Bird strikes are common occurrences in aviation, as are collisions between aircraft and deer, skunks and other unfortunate animals that wander onto runways.
However, recent incidents involving an aircraft departing MacDill Air Force Base and a plane practicing touch-and-go maneuvers from a small airport east of Tampa are anything but common. The reported collisions include a fish-strike and a collision between a plane and a skydiver. Both aircraft immediately returned to the tarmac; one landed safely and the other one crashed.
The larger fish-struck jet aircraft took off again without incident; however, the small plane struck a man’s chute then crashed nose first into the tarmac, dragging the skydiver along for a ride he is not likely to forget.
The aircrew, while departing MacDill, reportedly heard a thump just after spotting an osprey during takeoff. Logically, the crew surmised their aircraft had struck the large bird and so immediately returned to the base. Not so logically, zero evidence of a bird-strike was found on the runway or plane. They did find a striped sheepshead fish (indigenous to Tampa Bay) on the tarmac. A Smithsonian lab in D.C. confirmed that the jet hit the fish during takeoff.
“At first, we didn’t believe the test results,” pilot, Lt. Cmdr. Nick Toth of the National Oceanic and Atmospheric Administration recently said in a statement. “There was no way we hit a fish during takeoff. I mean, how does something like that even happen?”
It turns out the osprey dropped his catch midair in an effort to evade the approaching jet, causing the rare collision between fish and a plane.
Plane hits skydiver near Tampa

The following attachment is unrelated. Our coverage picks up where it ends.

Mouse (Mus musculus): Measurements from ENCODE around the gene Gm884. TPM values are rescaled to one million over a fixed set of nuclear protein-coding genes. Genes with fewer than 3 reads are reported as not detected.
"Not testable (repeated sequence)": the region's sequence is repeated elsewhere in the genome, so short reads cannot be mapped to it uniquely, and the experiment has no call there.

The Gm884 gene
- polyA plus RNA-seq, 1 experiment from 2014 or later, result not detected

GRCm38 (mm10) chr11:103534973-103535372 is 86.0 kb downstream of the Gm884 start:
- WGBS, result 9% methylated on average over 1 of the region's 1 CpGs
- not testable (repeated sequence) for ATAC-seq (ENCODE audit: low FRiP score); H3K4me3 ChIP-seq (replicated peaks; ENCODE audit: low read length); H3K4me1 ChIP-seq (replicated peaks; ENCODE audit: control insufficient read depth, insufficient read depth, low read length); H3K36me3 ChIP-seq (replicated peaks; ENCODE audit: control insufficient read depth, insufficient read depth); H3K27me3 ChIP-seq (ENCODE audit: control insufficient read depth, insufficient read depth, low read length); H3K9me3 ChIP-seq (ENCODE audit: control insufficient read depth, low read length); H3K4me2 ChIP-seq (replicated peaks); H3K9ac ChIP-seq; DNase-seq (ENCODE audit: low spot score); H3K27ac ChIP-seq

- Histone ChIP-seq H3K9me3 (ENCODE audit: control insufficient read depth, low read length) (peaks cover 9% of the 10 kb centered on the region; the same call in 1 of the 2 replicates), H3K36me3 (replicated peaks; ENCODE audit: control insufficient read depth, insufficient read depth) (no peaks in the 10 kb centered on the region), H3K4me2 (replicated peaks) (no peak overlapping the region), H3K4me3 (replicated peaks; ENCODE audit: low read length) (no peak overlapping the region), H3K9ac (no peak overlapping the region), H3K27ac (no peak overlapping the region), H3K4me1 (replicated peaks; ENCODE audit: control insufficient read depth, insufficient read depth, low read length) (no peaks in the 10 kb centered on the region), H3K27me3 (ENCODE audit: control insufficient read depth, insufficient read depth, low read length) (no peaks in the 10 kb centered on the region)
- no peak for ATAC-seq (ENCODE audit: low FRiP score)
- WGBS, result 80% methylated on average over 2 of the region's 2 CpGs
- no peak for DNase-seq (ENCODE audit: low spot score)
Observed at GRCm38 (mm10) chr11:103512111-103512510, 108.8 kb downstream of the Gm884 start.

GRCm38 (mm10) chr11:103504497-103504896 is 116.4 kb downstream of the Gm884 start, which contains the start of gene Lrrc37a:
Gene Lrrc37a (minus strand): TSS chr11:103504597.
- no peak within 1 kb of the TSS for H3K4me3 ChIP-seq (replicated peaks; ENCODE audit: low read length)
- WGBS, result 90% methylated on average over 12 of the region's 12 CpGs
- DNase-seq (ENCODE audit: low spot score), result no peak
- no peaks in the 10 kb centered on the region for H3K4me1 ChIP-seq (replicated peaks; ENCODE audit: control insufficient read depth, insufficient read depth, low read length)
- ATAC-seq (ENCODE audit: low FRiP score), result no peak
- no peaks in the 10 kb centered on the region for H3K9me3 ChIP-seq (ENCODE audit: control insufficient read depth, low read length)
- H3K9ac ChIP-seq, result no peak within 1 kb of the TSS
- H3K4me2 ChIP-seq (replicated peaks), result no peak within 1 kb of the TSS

Sunday, Sharon Trembley, 87, was doing takeoff and landing maneuvers in his private Cessna airplane from the South Lakeland Airport when he struck a descending skydiver at a very low altitude, according to a report by CBS affiliate WTSP in Tampa Bay. Photographer Tim Telford happened to be snapping photos and captured the incident on film.
"Thought I'd have very exciting pics of a close flyby," Telford told WTSP. "Never in a million years did I think I'd see what I saw."
A wing of the plane cut into the harness strings of skydiver John S. Frost less than a hundred feet over the tarmac as Telford snapped photos of the frightful collision.
"The plane caught the side of the canopy, flipped the plane 180 degrees and flipped the skydiver into the air. You heard the airplane hit the parachute, which sounded like you falling on your face into your pillow; a 'woof' sound."
Miraculously, both the pilot and skydiver reportedly escaped with minor injuries. Ambulances transported both men to Lakeland Regional Medical Center where Frost was treated and released. Trembley was held for observation, however neither suffered serious injury according to the WTSP report.
At press time, it was unclear why a skydiver and an aircraft occupied the same airspace at the same time.